With the Republicans promising big tax cuts for their wealthy backers, we are again hearing talk about the budget deficit and national debt. Needless to say, most is pretty badly confused.

At the most basic level, insofar as there is a burden of the debt, it is the interest payments on the debt. This is the amount of money that the government has to cough up each year to pay bondholders as opposed to using for other purposes.

While the debt is high relative to GDP, interest on the debt is actually fairly low. It is currently around 0.8 percent of GDP, or roughly $160 billion a year. This is near a post-World War II low. In the 1990s, the interest peaked at more than 3.0 percent of GDP.

Many people overstate the interest burden because they ignore the money that the Federal Reserve Board refunds to the government, which is presently around $90 billion a year. The Fed is collecting a substantial portion of the interest paid by the federal government due to the fact that it holds a large amount of government bonds. It keeps some of the interest to fund its operations and then rebates the rest to the Treasury.

Incredibly, there has been literally no coverage in major news outlets of the budgetary implications of the Fed's plans to reduce its asset holdings. When the Fed sells off these assets, the interest will instead be paid out to the people who buy the bonds rather than refunded to the Treasury. The difference could come to as much as $600 billion over the next decade, roughly the amount of money at stake with Obamacare repeal, but no one seems to care.

Anyhow, let's get to patent monopolies. The government grants patent (and copyright) monopolies as a way to finance research. In effect, the government is telling the private sector that it will give corporations or individuals a monopoly, allowing them to charge prices far above the free market price, in order to give them the incentive to invest in research or do creative work.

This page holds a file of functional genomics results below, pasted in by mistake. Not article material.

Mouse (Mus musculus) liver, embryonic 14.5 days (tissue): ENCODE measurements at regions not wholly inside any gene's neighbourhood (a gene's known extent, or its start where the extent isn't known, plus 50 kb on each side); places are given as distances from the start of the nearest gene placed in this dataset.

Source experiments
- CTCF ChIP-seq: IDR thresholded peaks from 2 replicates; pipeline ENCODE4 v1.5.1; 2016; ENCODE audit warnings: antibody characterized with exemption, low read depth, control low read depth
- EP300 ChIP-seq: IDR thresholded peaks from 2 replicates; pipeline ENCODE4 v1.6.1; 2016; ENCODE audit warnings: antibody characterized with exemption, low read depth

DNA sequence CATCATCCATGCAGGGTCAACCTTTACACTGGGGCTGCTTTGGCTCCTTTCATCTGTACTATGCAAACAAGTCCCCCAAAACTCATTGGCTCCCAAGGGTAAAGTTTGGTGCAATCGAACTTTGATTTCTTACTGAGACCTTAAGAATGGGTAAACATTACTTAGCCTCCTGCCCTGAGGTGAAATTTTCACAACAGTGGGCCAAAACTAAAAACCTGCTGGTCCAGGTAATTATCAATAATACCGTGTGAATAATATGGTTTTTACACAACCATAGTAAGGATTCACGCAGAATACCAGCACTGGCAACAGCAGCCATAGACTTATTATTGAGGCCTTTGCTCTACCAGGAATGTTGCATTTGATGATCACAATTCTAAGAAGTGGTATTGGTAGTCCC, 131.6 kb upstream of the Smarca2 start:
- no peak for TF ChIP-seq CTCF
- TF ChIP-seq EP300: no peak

The monopoly can be thought as being equivalent to a privately imposed tax. The impact is clearest in the case of prescription drugs where we will spend close to $450 billion this year. These drugs would almost certainly sell for less than $80 billion in a free market without patent or related protections. Drugs are almost invariably cheap to manufacture, so in nearly all cases they could be profitably sold at relatively low prices without the government imposed monopolies. 

This gap between the $450 billion patent-protected prices and the $80 billion free market price can be thought of as a $370 billion annual tax that we pay to support research into prescription drugs, this comes to a bit less than 2.0 percent of GDP. If we throw in other sectors where the protection is a large part of the price, like medical equipment, software, fertilizers and pesticides, recorded music and movies, the implicit tax would almost certainly be at least twice as large. 

This is not just a question of semantics and name calling. By granting these monopolies, the government is committing the public to pay much higher prices for the protected items, just the same as if it were imposing an excise tax. The difference is that the money goes to a private company rather than the government.

Now let's imagine an alternative scenario in which the government directly spent the money on the research. It could even pay the same companies to do the work, but instead of rewarding them with a patent monopoly, they will reward them with a check paid out every quarter. In this case, the cost of the research shows up directly on the government books and adds to the deficit and debt.

There is no way that it can make sense to say that we should worry about the debt the government directly accrues, but not care about the burdens that patent and copyright monopolies will be imposing on the public. But this is exactly how the Peter Peterson-Washington Post deficit hawk gang does its accounting.

That is a methodology for those who have an agenda about cutting back the size of the government, it is not a methodology that should be taken seriously in policy debates.